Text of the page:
It is absolutely crucial that when a person belonging to the LGTBI collective suffers an assault, both verbal and physical, it is brought to the attention of the police. Once the facts are qualified, we recommend that they be transferred to the court or the competent body of the government and also that they inform the Observatori through our website (www.och.cat), in the "online report" section. In this way, our legal team gets to work on it.

QHE- Do you also receive complaints through social networks?

Yes, on Facebook and Twitter, but in this way it is harder for us to handle all the complaints. In facts like those it is needed to give all the seriousness this matter deserves, because a person has been attacked or discriminated. We need that the facts are contrasted and we demand that people always inform in writing and by e-mail because we want to give maximum rigor to the complaints.

QHE- Following the latest reform of the Penal Code, entities such as the OCH have stated that the concept of 'freedom of expression' violates the rights of the collective in some autonomous communities such as Catalonia. How is it understood that this varies according to the community?

There is a lot of confusion with this topic. A LGTBI law has been drafted, which improves the different laws that exist in some autonomous communities because currently, in the autonomous communities we are seeing that hate speech is not being sanctioned and it is being justified by saying that it is 'freedom of expression'. Obviously, we are in favour of freedom of expression, but we believe that there comes a time when freedom of expression is not to be rude and isolate a person because of his orientation, identity, expression or sexual behaviour.

QHE- Despite your work, on September 5th, 2017 you reported an increase of 30% of LGTBIphobia cases in Catalonia. What do you think is failing?

We believe that it is not being done: the law has been three years old. It has two major parts: guarantee collective rights and eradicate LGTBIphobia. In the first law, things have been done, but nothing has been done to end the LGTBIfobia, and a sanctioning mechanism and a regulation are needed - the regulation is drawn up but it has not been approved or implemented. Therefore, one of our demands is that in Catalonia we have a specific regulation and an independent body that is the one that elaborates and coordinates LGTBI policies and also its possible translation of eventual sanctions against LGTBIphobic events.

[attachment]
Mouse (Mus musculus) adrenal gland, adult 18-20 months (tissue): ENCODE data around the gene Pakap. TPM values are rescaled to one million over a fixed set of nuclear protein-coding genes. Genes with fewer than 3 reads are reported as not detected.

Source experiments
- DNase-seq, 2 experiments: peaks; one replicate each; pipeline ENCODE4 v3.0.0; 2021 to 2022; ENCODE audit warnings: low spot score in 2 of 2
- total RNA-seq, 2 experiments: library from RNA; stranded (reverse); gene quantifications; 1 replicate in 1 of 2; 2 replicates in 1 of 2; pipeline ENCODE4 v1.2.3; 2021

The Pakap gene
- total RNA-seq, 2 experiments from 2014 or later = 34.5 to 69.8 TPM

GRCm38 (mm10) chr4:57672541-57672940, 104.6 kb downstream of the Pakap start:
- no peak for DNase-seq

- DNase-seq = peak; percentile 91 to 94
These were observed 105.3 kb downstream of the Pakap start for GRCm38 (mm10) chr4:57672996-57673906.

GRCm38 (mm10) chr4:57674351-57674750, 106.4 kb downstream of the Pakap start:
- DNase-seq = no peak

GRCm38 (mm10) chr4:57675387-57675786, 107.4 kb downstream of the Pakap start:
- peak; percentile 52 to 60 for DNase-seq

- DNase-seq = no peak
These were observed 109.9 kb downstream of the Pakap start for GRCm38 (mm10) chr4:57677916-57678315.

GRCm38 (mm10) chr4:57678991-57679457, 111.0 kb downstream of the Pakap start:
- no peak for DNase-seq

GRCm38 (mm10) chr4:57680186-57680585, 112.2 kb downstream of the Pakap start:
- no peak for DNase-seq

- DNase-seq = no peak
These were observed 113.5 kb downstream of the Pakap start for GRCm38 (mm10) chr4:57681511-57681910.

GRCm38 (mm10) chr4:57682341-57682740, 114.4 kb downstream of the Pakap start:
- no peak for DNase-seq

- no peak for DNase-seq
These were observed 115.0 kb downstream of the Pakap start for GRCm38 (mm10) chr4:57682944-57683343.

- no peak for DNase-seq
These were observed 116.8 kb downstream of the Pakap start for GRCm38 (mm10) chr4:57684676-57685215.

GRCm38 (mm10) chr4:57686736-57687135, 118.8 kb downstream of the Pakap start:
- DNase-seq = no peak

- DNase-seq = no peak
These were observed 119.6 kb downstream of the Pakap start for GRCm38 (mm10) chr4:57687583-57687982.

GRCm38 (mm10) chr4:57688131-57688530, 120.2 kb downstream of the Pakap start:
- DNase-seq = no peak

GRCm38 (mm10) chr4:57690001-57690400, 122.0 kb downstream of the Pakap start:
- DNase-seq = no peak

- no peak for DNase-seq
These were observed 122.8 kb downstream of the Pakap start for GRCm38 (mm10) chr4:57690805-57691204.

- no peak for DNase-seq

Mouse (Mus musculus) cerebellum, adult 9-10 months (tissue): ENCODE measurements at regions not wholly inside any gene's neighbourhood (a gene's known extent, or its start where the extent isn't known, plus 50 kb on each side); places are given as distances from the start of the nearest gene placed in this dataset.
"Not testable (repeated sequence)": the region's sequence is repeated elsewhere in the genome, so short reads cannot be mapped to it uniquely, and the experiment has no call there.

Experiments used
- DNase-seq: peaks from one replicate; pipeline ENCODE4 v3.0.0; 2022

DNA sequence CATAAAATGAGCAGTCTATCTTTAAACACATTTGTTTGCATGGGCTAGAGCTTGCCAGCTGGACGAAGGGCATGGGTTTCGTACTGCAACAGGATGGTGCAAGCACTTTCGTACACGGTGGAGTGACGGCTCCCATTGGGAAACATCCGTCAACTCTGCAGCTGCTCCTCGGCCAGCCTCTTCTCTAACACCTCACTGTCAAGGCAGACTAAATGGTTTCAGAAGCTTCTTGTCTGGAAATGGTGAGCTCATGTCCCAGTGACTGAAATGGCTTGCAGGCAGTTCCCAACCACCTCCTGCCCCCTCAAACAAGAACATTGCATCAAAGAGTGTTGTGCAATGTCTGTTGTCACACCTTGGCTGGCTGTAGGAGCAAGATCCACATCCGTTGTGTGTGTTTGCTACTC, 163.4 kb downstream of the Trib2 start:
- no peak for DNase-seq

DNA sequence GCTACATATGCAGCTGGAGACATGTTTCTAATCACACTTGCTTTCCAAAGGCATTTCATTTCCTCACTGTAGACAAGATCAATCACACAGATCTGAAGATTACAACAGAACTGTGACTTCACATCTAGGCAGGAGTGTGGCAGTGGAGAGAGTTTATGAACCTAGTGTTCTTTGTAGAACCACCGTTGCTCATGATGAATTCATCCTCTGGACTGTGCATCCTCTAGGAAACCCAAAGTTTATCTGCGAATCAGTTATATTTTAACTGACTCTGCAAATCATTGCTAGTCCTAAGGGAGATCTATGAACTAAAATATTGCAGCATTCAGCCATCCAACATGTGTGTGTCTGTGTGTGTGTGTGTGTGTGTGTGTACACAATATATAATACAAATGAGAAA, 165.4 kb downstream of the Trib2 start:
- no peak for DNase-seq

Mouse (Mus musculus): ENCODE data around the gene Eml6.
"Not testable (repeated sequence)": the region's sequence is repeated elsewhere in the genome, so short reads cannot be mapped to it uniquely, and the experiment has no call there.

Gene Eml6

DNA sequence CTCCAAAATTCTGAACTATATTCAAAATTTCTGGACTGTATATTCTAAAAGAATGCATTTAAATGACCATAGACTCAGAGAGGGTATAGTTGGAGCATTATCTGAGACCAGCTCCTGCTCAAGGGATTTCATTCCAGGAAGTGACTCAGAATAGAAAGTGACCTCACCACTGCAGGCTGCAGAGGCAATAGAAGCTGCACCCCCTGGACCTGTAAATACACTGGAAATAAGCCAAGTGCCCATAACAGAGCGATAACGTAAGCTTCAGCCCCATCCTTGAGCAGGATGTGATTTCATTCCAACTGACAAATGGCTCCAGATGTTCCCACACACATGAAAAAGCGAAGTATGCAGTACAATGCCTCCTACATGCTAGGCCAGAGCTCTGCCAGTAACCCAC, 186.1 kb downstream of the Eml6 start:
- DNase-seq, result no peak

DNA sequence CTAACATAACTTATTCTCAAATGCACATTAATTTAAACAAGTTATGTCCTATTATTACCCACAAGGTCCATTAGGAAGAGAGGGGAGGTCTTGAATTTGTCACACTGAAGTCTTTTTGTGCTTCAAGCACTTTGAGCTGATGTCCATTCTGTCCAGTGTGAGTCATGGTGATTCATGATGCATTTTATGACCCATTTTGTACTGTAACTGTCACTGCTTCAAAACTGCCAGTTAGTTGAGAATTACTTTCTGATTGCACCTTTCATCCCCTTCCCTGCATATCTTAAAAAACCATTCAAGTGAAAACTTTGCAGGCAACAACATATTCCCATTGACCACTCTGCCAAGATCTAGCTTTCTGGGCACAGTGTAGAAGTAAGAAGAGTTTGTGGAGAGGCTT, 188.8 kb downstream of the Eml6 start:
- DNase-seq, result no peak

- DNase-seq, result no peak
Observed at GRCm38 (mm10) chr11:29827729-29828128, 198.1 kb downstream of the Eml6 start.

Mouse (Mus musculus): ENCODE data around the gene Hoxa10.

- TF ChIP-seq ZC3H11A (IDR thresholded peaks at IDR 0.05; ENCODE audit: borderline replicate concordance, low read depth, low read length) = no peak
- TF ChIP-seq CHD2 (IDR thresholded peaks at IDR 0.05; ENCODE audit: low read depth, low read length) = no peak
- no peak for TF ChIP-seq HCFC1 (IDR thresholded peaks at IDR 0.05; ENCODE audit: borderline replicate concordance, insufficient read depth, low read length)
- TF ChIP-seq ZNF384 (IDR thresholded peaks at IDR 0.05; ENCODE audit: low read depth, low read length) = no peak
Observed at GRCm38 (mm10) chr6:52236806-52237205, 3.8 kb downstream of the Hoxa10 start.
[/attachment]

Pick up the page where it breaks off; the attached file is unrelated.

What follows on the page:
QHE- Unfortunately, you have been in the news for campaigns such as the "Hazte Oír" bus or the Bishop of Solsona in a mass. How do you act against this?

Before any hate crime or action that may infringe any right or freedom of an LGTBI person, we register it and bring it to the notice of the government, the City Council, the Síndic de Greuges, etc. We always take note and inform, and try to have an exit with an official response or, at least, our public complaint.

QHE- Spain was the fourth country in the world that recognized homosexual marriage. Do you think we are a pioneer country in defending the rights of the LGTBI collective? What gaps do you think exist?

Yes it is true that Spain was the fourth country to do something as impressive as wallowing the egalitarian marriage, in a brutal way. Zapatero had the best of formulas: he considerate that we all have the same rights in that area. But this was started by the roof and the foundations were homophobic: you could get married but could you ask for 15 days at work? It turns out that you could not. Spain is of the average up, but still there are big deficiencies, especially in terms of protection by the administrations.

QHE- What solutions do you propose to end LGTBIphobia? Do you think that a possible solution would be based on education at school?

It is necessary for the next president of the government to knock on the table and decide to implement real LGTBI policies. That means a lot of money and a lot of preparation and training of the health services, police and education professionals. It is necessary to work in all areas.

QHE- In Spain there are many areas or neighbourhoods of cities with places, clubs and even hotels exclusively for this group. Do you think that opening a place exclusively for this group is a good way to achieve equality in society?

I respond by formulating the phrase backwards: we have places of environment because outside of the places of environment you can be beaten for holding hands with your partner.